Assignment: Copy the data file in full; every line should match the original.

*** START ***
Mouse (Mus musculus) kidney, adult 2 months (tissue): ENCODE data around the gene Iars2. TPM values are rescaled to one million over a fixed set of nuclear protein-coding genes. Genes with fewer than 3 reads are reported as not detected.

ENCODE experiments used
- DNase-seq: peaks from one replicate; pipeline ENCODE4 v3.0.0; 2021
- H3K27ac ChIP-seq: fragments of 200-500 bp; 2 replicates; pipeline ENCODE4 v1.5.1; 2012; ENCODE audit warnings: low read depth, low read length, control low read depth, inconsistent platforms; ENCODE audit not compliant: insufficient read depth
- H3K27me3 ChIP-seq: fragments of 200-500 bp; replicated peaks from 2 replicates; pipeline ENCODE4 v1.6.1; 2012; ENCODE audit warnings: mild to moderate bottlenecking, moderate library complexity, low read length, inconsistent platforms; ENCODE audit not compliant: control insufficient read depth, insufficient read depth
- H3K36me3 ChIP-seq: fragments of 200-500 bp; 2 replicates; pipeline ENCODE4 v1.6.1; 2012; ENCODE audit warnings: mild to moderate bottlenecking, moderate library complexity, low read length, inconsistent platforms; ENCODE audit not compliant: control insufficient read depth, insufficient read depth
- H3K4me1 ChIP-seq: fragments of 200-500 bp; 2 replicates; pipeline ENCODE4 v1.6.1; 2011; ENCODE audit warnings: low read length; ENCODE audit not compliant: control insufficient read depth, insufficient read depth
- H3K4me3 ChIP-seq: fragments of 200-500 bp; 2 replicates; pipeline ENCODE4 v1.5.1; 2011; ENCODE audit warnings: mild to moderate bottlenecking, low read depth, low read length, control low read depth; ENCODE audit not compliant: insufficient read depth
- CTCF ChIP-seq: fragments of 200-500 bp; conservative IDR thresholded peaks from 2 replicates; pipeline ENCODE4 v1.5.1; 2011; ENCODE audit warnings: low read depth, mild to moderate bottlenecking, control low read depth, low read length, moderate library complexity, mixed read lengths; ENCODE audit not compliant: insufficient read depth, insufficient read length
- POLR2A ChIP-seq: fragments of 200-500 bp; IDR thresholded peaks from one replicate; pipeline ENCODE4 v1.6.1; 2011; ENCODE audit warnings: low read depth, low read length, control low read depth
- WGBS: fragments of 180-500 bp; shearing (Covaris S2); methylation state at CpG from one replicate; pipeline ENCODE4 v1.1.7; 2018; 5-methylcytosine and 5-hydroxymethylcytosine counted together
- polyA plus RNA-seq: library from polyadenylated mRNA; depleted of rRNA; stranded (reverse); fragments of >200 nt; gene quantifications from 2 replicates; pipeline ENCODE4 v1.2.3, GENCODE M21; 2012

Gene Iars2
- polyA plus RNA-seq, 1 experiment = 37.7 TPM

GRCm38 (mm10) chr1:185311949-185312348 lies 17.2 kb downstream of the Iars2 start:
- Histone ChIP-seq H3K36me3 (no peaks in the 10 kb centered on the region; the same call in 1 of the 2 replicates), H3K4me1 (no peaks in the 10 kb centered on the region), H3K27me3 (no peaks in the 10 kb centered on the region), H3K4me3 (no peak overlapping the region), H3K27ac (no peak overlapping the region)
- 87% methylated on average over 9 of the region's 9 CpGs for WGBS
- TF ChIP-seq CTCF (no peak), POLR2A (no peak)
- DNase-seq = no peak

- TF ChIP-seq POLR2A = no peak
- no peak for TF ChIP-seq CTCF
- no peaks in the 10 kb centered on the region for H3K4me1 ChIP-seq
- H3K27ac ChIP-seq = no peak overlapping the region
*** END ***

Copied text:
Mouse (Mus musculus) kidney, adult 2 months (tissue): ENCODE data around the gene Iars2. TPM values are rescaled to one million over a fixed set of nuclear protein-coding genes. Genes with fewer than 3 reads are reported as not detected.

ENCODE experiments used
- DNase-seq: peaks from one replicate; pipeline ENCODE4 v3.0.0; 2021
- H3K27ac ChIP-seq: fragments of 200-500 bp; 2 replicates; pipeline ENCODE4 v1.5.1; 2012; ENCODE audit warnings: low read depth, low read length, control low read depth, inconsistent platforms; ENCODE audit not compliant: insufficient read depth
- H3K27me3 ChIP-seq: fragments of 200-500 bp; replicated peaks from 2 replicates; pipeline ENCODE4 v1.6.1; 2012; ENCODE audit warnings: mild to moderate bottlenecking, moderate library complexity, low read length, inconsistent platforms; ENCODE audit not compliant: control insufficient read depth, insufficient read depth
- H3K36me3 ChIP-seq: fragments of 200-500 bp; 2 replicates; pipeline ENCODE4 v1.6.1; 2012; ENCODE audit warnings: mild to moderate bottlenecking, moderate library complexity, low read length, inconsistent platforms; ENCODE audit not compliant: control insufficient read depth, insufficient read depth
- H3K4me1 ChIP-seq: fragments of 200-500 bp; 2 replicates; pipeline ENCODE4 v1.6.1; 2011; ENCODE audit warnings: low read length; ENCODE audit not compliant: control insufficient read depth, insufficient read depth
- H3K4me3 ChIP-seq: fragments of 200-500 bp; 2 replicates; pipeline ENCODE4 v1.5.1; 2011; ENCODE audit warnings: mild to moderate bottlenecking, low read depth, low read length, control low read depth; ENCODE audit not compliant: insufficient read depth
- CTCF ChIP-seq: fragments of 200-500 bp; conservative IDR thresholded peaks from 2 replicates; pipeline ENCODE4 v1.5.1; 2011; ENCODE audit warnings: low read depth, mild to moderate bottlenecking, control low read depth, low read length, moderate library complexity, mixed read lengths; ENCODE audit not compliant: insufficient read depth, insufficient read length
- POLR2A ChIP-seq: fragments of 200-500 bp; IDR thresholded peaks from one replicate; pipeline ENCODE4 v1.6.1; 2011; ENCODE audit warnings: low read depth, low read length, control low read depth
- WGBS: fragments of 180-500 bp; shearing (Covaris S2); methylation state at CpG from one replicate; pipeline ENCODE4 v1.1.7; 2018; 5-methylcytosine and 5-hydroxymethylcytosine counted together
- polyA plus RNA-seq: library from polyadenylated mRNA; depleted of rRNA; stranded (reverse); fragments of >200 nt; gene quantifications from 2 replicates; pipeline ENCODE4 v1.2.3, GENCODE M21; 2012

Gene Iars2
- polyA plus RNA-seq, 1 experiment = 37.7 TPM

GRCm38 (mm10) chr1:185311949-185312348 lies 17.2 kb downstream of the Iars2 start:
- Histone ChIP-seq H3K36me3 (no peaks in the 10 kb centered on the region; the same call in 1 of the 2 replicates), H3K4me1 (no peaks in the 10 kb centered on the region), H3K27me3 (no peaks in the 10 kb centered on the region), H3K4me3 (no peak overlapping the region), H3K27ac (no peak overlapping the region)
- 87% methylated on average over 9 of the region's 9 CpGs for WGBS
- TF ChIP-seq CTCF (no peak), POLR2A (no peak)
- DNase-seq = no peak

- TF ChIP-seq POLR2A = no peak
- no peak for TF ChIP-seq CTCF
- no peaks in the 10 kb centered on the region for H3K4me1 ChIP-seq
- H3K27ac ChIP-seq = no peak overlapping the region